Besides these, Indonesia has several agreements that are signed but not yet in effect. These include an FTA with Chile, an EPA with Australia, and participation in the Trade Preferential System of the Organization of the Islamic Conference.

After concluding seven and a half years of negotiations late last year, Indonesia and South Korea are poised to formally sign an FTA in 2020. The FTA will remove tariffs on steel, automobiles, and beer, and open up 93 percent of Indonesia’s market to South Korea, compared to 80.1 percent before the deal.

Furthermore, Indonesia and the EU have completed multiple rounds of negotiations for an FTA, though a final agreement is not yet complete.

In addition to its FTAs, Indonesia has a vast network of double tax agreements (DTAs), totaling 70 jurisdictions. The country has DTAs with Australia, New Zealand, the US, Canada, China, Hong Kong, India, and many EU states, among others.

This year, Indonesia signed a DTA with Tajikistan, which came into force January 1, 2020. Indonesia also signed the updated DTA with Singapore on February 4, after negotiations to amend its contents began mid-July 2015.

Special economic zones

Like China, Indonesia has SEZs designed to attract foreign investment. Indonesia currently has 13 SEZs, but will be opening seven more throughout 2020.

Compared to other areas in Indonesia, SEZs boast higher quality infrastructure, special tax incentives, streamlined regulations, customs exemptions, and the accelerated issuance of work visas.

Many SEZs also promote industry clustering, such as Batam island’s new digital park and central Java’s export-oriented automotive SEZ. Each SEZ was selected for their accessibility to local resources, and thus serve specialized industries.

Specific incentives vary depending on the SEZ, industry, and size of investment. For example, investments in a primary industry worth over IDR 1 trillion (US$97 million) can receive CIT holidays of up to 100 percent for 10 to 25 years, while investments between IDR 500 billion (US$48.5 million) and 1 trillion (US$97 million) can receive five to 15 years. Investments below IDR 500 billion (US$48.5 million) can also receive tax holidays for five to 15 years at a rate dependent on the nature of the investment.

Indonesia-SEZ-incentives

Despite these advantages, it is not always beneficial to invest in Indonesia’s SEZs. Most of the SEZs are relatively new or are yet to open, while many are not fully functional or particularly active. Moreover, not all SEZs are able to offer the skilled labor that a particular industry requires, making them unable to cater for all investment types.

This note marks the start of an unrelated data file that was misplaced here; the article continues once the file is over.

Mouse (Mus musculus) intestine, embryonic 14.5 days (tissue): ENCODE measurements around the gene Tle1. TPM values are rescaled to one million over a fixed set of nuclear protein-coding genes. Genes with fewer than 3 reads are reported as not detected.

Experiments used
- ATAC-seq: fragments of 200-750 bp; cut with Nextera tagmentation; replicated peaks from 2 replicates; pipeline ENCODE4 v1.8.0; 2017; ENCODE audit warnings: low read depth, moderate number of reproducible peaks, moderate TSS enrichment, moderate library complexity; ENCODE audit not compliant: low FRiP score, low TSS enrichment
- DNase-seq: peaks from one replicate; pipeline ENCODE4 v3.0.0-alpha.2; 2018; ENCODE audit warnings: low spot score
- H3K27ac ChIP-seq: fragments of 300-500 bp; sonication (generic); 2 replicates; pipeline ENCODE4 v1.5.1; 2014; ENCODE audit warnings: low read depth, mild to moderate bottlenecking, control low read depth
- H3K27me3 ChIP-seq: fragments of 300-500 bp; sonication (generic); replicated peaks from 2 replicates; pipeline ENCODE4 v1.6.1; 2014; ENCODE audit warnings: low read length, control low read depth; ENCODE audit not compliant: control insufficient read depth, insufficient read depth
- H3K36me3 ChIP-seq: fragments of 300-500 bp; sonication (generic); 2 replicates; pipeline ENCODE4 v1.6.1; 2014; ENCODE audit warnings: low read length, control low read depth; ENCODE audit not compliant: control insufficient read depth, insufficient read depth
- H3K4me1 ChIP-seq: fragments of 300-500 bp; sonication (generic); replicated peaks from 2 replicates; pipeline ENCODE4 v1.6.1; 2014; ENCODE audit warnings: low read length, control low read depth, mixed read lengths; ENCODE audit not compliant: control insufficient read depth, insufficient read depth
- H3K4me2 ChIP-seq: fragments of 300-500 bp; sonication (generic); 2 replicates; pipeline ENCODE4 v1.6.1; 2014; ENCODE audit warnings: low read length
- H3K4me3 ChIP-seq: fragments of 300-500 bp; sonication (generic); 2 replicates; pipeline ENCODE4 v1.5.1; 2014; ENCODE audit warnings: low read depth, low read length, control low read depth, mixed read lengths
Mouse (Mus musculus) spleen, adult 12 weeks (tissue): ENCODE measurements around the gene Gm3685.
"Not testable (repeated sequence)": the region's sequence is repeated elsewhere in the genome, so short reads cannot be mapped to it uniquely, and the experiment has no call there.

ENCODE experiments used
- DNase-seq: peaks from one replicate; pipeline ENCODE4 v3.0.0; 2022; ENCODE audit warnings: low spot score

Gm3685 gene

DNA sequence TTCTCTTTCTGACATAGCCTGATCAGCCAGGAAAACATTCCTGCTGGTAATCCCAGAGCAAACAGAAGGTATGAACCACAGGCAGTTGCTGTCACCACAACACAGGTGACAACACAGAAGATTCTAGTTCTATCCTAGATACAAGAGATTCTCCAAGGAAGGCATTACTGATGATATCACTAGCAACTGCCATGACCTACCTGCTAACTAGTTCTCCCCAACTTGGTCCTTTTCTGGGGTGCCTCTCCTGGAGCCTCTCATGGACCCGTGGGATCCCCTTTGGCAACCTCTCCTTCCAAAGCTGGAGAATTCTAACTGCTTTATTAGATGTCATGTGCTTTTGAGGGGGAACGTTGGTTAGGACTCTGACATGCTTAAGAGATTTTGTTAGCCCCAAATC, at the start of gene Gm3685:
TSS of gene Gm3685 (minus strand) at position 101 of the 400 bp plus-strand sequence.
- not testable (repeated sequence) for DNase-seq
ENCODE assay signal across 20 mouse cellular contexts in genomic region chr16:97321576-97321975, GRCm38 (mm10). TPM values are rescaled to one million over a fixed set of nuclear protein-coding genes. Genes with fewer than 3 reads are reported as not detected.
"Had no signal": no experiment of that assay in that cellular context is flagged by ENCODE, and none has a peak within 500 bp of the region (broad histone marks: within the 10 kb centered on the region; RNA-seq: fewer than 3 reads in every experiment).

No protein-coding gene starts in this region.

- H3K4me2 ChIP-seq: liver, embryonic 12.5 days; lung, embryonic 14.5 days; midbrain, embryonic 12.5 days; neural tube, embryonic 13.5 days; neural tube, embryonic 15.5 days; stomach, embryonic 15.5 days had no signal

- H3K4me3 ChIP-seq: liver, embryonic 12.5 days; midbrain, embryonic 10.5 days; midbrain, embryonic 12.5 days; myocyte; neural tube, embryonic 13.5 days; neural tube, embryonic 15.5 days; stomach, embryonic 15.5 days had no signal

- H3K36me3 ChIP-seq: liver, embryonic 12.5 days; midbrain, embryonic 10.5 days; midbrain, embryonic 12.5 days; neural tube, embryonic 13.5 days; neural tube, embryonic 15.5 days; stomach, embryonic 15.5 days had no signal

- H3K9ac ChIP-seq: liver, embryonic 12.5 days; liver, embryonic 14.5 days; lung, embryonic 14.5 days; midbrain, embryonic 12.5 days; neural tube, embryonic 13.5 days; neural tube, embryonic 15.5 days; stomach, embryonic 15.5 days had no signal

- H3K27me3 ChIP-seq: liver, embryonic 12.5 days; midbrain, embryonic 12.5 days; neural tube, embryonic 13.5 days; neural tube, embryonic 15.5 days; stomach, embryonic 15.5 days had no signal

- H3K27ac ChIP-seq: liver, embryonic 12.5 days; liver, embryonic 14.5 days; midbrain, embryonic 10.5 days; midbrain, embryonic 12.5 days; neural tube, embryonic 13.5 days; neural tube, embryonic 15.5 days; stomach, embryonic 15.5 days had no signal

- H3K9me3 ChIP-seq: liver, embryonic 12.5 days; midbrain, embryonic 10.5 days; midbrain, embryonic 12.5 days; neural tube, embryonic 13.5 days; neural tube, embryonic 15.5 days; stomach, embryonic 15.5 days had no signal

Business environment

The ease of doing business in Indonesia is roughly in line with its level of development, though it has fallen behind regional competitors. According to the World Bank’s ease of doing business rankings, Indonesia ranks 73rd, trailing Southeast Asian counterparts, such as Malaysia (12), Thailand (21), and Vietnam (70), though ahead of the Philippines (95) and Cambodia (144). Indonesia also lags behind China (31) and India (63), two countries that have rocketed up the rankings in recent years due to numerous reforms cutting red tape.

Where Indonesia particularly struggles is in starting a business, ranking a woeful 140th, in large part because of the many steps involved in the establishment process. Indonesia’s rankings are also held down by its rigid employment regulations as well as complicated tax compliance requirements.

Despite the country’s rankings, the Indonesian government has taken steps to improve areas in which it is lagging. It has begun to streamline the business establishment by creating online platforms to manage various administrative processes, such as business registration, tax filing, and customs documentation. While reforms in Indonesia’s business environments are perhaps not progressing as quickly as foreign investors would like, they are trending in the right direction.

How Indonesia compares to its ASEAN peers

Foreign investors adopting China plus one strategies have numerous variables to consider when determining which country can best complement their existing operations, from industry requirements to the composition of their end markets.

The Indonesian market presents a huge opportunity for foreign investors looking to complement their China operations but poses substantial challenges as well.

Indonesia projects to become one of the world’s largest economies on the back of a young workforce and rapidly expanding middle class.

At the same time, however, Indonesia suffers from a relatively restrictive investment environment, complicated regulations, skills shortages, insufficient infrastructure, and uneven growth. While the government has made improving the business environment a priority, political challenges limit the pace of reform.

For those prioritizing low costs, proximity to China, and growth potential, Vietnam may be the ideal destination for structuring China plus one operations. Meanwhile, those seeking reliable production and an approachable business environment at a moderate cost, more mature markets like Thailand or Malaysia appear to be the best options.

However, for investors making long-term commitments and eyeing new growth opportunities, Indonesia may be the most attractive option to complement operations in China. Compared to its ASEAN peers, Indonesia stands out from the rest due to its size and resource wealth. Outside of India, there is no other emerging economy in Asia that offers as much growth potential as Indonesia.

Related Reading

Setting Up in Indonesia
In this issue of the ASEAN Briefing magazine, we introduce Indonesia’s business environment – its major industries, tax, and visa regulations. We analyze the tax incentives offered to foreign investors and incentives provided in special economic zones (SEZ). Finally, we focus on the set-up process investors need to follow if they are looking to establish a legal presence in the country.


About Us

China Briefing is written and produced by Dezan Shira & Associates. The practice assists foreign investors into China and has done since 1992 through offices in Beijing, Tianjin, Dalian, Qingdao, Shanghai, Hangzhou, Ningbo, Suzhou, Guangzhou, Dongguan, Zhongshan, Shenzhen, and Hong Kong. Please contact the firm for assistance in China at china@dezshira.com

We also maintain offices assisting foreign investors in Vietnam, Indonesia, Singapore, The Philippines, Malaysia, and Thailand in addition to our practices in India and Russia and our trade research facilities along the Belt & Road Initiative.